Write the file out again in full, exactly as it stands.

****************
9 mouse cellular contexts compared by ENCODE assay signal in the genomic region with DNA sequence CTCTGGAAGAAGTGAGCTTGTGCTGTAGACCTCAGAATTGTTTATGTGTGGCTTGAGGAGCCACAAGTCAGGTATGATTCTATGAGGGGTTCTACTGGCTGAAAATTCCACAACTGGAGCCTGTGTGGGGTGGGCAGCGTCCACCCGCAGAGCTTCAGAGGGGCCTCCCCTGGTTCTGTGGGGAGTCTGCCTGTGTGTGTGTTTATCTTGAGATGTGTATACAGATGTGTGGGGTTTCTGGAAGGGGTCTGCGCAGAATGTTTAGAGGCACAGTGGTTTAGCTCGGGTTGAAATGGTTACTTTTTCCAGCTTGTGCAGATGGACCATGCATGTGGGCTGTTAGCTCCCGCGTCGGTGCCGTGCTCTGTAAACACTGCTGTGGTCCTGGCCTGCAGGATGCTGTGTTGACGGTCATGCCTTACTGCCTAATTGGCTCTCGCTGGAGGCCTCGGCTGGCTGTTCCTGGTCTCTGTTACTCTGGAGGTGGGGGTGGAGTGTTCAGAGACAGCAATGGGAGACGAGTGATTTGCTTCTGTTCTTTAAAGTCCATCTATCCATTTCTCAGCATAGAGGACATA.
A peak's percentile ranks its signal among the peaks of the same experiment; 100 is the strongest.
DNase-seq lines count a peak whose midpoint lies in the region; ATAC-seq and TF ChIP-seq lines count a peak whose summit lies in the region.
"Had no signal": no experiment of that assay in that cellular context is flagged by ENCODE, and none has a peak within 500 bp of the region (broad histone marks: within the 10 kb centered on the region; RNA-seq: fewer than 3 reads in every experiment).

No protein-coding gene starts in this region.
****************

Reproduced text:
9 mouse cellular contexts compared by ENCODE assay signal in the genomic region with DNA sequence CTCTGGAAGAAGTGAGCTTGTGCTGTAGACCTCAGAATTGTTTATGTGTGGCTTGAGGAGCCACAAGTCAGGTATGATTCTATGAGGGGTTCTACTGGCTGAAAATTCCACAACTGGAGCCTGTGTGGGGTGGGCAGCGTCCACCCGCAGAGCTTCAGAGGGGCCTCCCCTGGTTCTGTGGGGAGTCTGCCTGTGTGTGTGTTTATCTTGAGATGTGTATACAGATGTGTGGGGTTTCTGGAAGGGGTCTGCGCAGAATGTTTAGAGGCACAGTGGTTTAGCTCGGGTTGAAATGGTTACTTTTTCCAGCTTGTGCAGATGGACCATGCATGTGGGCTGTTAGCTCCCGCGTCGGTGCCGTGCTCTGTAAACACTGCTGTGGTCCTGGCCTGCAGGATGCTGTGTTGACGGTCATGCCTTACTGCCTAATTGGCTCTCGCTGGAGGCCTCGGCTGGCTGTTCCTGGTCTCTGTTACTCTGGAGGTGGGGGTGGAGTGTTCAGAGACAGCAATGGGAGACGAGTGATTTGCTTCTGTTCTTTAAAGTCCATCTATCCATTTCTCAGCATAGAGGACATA.
A peak's percentile ranks its signal among the peaks of the same experiment; 100 is the strongest.
DNase-seq lines count a peak whose midpoint lies in the region; ATAC-seq and TF ChIP-seq lines count a peak whose summit lies in the region.
"Had no signal": no experiment of that assay in that cellular context is flagged by ENCODE, and none has a peak within 500 bp of the region (broad histone marks: within the 10 kb centered on the region; RNA-seq: fewer than 3 reads in every experiment).

No protein-coding gene starts in this region.